BEIRUT (AP) -- Syrian rebels ousted an al-Qaida linked group from its local headquarters in a key northern city Wednesday, part of a widening campaign against the extremist group in opposition-held areas, activists said.
The capture of the base, formerly a children's hospital in Aleppo, underscores the intensity of the rebel-on-rebel fighting that has raged for days between moderate factions and their one-time allies, fighters from the Islamic State of Iraq and the Levant.
Meanwhile, two Swedish journalists who were abducted in Syria were released after a month and a half in captivity. Dozens of local and foreign journalists have been killed or kidnapped in Syria.
The Islamic State of Iraq and the Levant and another al-Qaida linked group known as Jabhat al-Nusra, or Nusra Front, initially joined forces with moderate rebels fighting to oust President Bashar Assad in a conflict that began in March 2011 as a popular uprising but morphed into a civil war. The extremists proved well-organized and efficient fighters, giving the ragtag rebels a boost. But the Iraqi-based network began employing brutal tactics and trying to impose its strict interpretation of Islamic law, alienating other factions and leading to some of the worst infighting of the conflict.
A spokesman for the Islamic State of Iraq and the Levant vowed to crush the rival rebel groups.
"Know that we have armies in Iraq and Syria ... we warn you," the spokesman, known as Abu Mohammed al-Adnani, said in an audio clip posted overnight on militant websites. "We will crush them and kill the conspiracy in its cradle," he said. The authenticity of the recording, which was posted on militant websites, could not be independently verified.
The spokesman also declared war against Shiites in Iraq, Syria, Lebanon and Yemen, whom Sunni Muslim extremists consider to be their main enemy.
The fighting has spread from the northern province of Aleppo to nearby Idlib and Raqqa, a bastion of the Islamic State of Iraq and the Levant. At least 300 people have been killed in the past five days, said Rami Abdurrahman, the head of the Britain-based Syrian Observatory for Human Rights.
The Observatory and other activists reported that dozens of detainees held by the extremists had been freed, but several others had been shot to death.
The Observatory said 42 bodies were found at the hospital, including five activists and at least 21 fighters. Other activist groups reported that dozens were executed, but the reports and numbers could not be immediately confirmed.
"We are very concerned about reports that the Islamic State is killing its detainees before pulling out from headquarters as they lose ground to rival armed groups," said Cilina Nasser, a Syria researcher with the human rights watchdog Amnesty International.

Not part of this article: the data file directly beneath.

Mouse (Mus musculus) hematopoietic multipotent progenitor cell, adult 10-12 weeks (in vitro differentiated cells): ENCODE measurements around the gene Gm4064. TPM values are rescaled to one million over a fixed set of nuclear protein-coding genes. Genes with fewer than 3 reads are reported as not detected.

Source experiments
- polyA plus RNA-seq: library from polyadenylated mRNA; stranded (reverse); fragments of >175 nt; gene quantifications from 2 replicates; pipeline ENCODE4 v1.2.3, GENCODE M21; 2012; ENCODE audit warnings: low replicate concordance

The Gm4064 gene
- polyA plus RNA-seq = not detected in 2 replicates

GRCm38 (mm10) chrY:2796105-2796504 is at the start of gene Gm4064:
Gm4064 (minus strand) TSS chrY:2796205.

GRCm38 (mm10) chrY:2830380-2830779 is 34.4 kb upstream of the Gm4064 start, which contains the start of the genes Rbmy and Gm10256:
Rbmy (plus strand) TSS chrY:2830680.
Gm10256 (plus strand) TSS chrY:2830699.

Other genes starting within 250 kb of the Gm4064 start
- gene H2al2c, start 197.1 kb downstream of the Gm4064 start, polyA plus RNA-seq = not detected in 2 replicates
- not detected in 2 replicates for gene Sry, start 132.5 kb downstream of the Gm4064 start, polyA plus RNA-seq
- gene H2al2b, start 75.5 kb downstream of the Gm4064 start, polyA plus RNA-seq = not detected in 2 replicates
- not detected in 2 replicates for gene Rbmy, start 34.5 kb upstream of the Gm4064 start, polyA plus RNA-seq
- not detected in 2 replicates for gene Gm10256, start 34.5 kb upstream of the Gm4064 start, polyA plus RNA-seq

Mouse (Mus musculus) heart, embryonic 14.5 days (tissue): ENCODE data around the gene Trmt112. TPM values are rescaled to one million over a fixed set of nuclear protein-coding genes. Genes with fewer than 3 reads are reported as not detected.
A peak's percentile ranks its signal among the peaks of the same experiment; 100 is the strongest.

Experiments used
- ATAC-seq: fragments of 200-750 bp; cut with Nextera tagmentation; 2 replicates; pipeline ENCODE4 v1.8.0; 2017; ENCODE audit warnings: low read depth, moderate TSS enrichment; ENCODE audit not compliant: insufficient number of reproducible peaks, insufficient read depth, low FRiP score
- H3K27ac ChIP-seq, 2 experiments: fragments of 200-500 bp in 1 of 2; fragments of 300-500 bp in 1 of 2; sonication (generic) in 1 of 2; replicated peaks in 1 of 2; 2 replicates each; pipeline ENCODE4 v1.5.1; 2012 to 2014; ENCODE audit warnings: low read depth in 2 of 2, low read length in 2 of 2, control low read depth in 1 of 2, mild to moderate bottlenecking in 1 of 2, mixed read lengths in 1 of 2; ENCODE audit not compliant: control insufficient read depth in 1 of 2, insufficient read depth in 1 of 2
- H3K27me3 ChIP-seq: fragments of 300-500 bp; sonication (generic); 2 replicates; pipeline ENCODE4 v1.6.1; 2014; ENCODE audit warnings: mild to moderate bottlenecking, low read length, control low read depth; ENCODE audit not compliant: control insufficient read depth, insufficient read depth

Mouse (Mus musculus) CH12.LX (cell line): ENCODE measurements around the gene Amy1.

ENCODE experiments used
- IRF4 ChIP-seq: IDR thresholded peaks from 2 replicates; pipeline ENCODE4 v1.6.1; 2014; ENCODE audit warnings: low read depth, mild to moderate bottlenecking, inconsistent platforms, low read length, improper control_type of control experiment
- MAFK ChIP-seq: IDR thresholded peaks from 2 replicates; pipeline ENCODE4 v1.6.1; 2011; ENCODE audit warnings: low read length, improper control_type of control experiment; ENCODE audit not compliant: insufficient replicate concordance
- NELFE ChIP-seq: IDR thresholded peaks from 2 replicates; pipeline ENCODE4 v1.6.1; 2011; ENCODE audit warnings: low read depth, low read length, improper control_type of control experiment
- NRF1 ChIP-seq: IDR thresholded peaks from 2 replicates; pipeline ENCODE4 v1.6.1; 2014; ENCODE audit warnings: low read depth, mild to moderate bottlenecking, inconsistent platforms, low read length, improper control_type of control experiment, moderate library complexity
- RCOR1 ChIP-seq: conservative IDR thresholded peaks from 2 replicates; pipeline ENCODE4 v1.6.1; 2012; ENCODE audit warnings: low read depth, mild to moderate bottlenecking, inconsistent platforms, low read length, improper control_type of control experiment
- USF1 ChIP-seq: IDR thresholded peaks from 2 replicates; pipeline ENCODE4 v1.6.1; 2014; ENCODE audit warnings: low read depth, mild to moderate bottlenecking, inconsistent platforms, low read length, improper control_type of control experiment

One of the most pressing issues in the rebel infighting is the fate of dozens of Syrian and foreign reporters, media activists, aid workers and civilians abducted and held by the al-Qaida fighters since they fanned into the area in March. On Tuesday, the Observatory and other groups reported that at least four activists detained in the Aleppo hospital had been killed.
The Committee to Protect Journalists said that Syria was the most dangerous country in the world for journalists.
Swedish officials confirmed that writer Magnus Falkehed and photographer Niclas Hammarstrom were now free and said both were receiving assistance from Swedish diplomats in Beirut.
There were no further details on who abducted them or how they were freed, but Hammarstrom told a Swedish newspaper he had been shot in the leg during a failed escape attempt. Both freelancers were abducted on their way out of Syria in November.
Also Wednesday, the global chemical weapons watchdog urged Syria to intensify efforts to get its stockpile of raw materials for poison gas and nerve agents to a a port, so it can be shipped out of the country and destroyed.
The first batch of toxic chemicals -- believed to be precursors for mustard gas and sarin -- was loaded onto a Danish cargo ship in the Syrian port of Latakia and shipped toward international waters on Tuesday, a week after the Dec. 31 deadline initially set for the chemicals to be removed from Syria.
Associated Press writers Qassim Abdul-Zahra in Baghdad, Karl Ritter in Stockholm and Mike Corder in The Hague contributed to this report.
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